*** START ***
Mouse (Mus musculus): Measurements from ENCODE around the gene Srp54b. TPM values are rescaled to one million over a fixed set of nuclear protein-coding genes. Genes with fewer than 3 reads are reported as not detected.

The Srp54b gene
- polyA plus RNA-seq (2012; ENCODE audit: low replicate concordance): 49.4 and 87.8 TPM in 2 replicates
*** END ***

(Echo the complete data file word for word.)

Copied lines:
Mouse (Mus musculus): Measurements from ENCODE around the gene Srp54b. TPM values are rescaled to one million over a fixed set of nuclear protein-coding genes. Genes with fewer than 3 reads are reported as not detected.

The Srp54b gene
- polyA plus RNA-seq (2012; ENCODE audit: low replicate concordance): 49.4 and 87.8 TPM in 2 replicates